rainwater rising

Falling actually...

Because we're using it!

We've pretty much got the system down on using rainwater. First, we're fortunate that our tank is located at nearly the highest point on our property, not that there's much slope, but every little bit helps (and you can't gravity feed against gravity...). Nevertheless, we'll be able to completely drain the tank and use it anywhere on the yard.

We currently have four dedicated hoses (going from right to left): (1) for the front of the house, (2) for the back driveway and patio, (3) for the back yard and garden, and (4) to fill watering cans at the tank. Since we're simply using gravity to feed the water, friction losses (loss of pressure and flow due to unnecessary bends, twists, and turns and the roughness of the hose interior) are really noticeable such that even greater pressure head drops across the lot don't fully compensate. Therefore, we've tried to keep the lines as straight as possible to maximize flow.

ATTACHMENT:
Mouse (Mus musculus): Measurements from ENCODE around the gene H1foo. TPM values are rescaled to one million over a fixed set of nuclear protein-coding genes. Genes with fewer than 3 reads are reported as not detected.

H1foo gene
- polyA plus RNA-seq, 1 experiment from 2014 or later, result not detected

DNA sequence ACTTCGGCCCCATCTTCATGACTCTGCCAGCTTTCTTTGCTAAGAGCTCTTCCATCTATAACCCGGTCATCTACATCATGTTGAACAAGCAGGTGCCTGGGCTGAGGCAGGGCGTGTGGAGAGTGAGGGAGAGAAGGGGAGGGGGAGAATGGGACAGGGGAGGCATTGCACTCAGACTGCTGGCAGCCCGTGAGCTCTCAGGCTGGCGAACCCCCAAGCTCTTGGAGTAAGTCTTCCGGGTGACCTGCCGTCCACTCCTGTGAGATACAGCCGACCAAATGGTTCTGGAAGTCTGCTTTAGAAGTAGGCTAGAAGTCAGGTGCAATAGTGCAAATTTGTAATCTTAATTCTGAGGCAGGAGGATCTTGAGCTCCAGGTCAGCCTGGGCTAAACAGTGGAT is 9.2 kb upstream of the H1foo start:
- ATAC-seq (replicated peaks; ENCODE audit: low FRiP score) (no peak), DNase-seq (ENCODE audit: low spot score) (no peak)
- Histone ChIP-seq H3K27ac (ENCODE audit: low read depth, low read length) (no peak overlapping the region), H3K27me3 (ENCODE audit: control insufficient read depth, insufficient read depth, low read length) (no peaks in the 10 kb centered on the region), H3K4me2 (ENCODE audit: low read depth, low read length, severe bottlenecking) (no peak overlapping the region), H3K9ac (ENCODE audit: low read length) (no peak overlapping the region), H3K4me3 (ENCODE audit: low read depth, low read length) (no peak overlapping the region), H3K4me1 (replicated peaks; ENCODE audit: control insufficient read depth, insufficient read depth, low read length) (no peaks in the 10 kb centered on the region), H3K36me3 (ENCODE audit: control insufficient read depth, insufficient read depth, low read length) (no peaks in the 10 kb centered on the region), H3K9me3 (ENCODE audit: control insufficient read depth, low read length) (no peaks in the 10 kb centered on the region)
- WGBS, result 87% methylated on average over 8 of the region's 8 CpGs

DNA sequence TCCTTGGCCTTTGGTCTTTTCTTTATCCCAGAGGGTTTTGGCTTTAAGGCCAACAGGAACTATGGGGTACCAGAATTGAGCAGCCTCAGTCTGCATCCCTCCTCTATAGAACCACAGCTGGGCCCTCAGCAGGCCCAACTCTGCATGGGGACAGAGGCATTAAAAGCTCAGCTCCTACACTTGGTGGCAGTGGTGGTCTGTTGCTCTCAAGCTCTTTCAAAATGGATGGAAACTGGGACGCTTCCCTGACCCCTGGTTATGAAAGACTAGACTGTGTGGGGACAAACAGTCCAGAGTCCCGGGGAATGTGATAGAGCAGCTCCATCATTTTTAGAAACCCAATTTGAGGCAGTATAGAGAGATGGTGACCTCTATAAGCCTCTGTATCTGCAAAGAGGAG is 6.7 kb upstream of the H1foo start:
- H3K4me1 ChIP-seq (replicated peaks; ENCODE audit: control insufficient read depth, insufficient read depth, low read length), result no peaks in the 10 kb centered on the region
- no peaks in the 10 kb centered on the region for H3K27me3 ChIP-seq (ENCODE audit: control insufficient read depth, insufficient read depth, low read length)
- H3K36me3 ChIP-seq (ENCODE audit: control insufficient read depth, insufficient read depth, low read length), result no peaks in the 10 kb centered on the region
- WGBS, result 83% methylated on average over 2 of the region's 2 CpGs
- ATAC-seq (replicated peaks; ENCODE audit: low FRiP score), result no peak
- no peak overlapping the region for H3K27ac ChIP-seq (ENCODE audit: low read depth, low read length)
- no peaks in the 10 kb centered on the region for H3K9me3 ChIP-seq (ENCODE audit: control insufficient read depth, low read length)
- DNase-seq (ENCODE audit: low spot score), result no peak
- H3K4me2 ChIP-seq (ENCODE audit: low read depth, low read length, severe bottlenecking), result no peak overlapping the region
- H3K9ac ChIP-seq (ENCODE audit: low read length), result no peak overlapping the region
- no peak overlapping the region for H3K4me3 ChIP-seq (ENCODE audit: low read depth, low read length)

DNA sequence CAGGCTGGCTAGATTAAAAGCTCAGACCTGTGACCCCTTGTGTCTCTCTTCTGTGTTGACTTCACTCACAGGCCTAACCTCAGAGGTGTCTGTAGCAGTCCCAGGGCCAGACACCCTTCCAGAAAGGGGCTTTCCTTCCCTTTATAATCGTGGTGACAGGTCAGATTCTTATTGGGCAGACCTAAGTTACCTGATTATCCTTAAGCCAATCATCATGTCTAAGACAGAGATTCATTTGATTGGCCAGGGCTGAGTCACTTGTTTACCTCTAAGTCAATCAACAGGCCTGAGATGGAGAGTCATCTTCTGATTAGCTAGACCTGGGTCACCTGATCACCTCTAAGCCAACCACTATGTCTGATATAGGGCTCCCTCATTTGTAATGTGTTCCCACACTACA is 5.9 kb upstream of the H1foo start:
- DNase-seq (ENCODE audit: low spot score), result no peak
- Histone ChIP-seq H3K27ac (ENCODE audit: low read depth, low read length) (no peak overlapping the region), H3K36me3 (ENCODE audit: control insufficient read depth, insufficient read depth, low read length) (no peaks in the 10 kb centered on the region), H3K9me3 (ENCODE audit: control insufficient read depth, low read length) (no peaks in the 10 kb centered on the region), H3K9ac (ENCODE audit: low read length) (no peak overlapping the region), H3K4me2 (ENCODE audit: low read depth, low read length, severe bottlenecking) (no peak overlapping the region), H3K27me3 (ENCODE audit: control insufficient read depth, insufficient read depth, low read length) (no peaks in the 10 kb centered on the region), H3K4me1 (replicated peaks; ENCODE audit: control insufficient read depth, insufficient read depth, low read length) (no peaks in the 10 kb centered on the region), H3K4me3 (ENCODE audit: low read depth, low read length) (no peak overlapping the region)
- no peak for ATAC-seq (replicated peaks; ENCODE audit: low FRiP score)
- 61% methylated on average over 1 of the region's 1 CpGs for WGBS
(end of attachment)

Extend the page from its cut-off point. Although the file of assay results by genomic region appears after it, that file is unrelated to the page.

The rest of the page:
The coolest thing we've done so far with rainwater is wash the car. Austin is currently under drought restrictions such that you can't wash your car in your driveway, but we (ssshhhhh!!!!) pulled the car into the back patio area and washed it anyway (I'm hoping the restriction specifies the use of city water, but I don't know for sure...). The coolest thing about this coolest thing is that the "waste" water from the washing drips down and waters the grass in the driveway. Sweet!!! No pressure: Just used watering cans to pre-soak and then rinse. This is also the first time we drove a real car on the grasscrete. Held up just fine, thank you.

Watering the grass is a bit of a chore without pressure: You can't hook gravity fed water up to a sprinkler (not enough pressure), so thus far we've been watering by hand. Not a lot of fun because it's been getting so dang hot.

The worse thing about using rainwater? Using the rainwater. Seeing the storage in the tank go down is painful. We have to keep telling ourselves: "It's there to be used. It's supposed to go down." Nevertheless, it still hurts. Which is fine: It ensures we use what we have wisely (the bride wants another 3,000 gallons). And as we enter our traditionally hot and dry months, we're going to need to use as much as we can.

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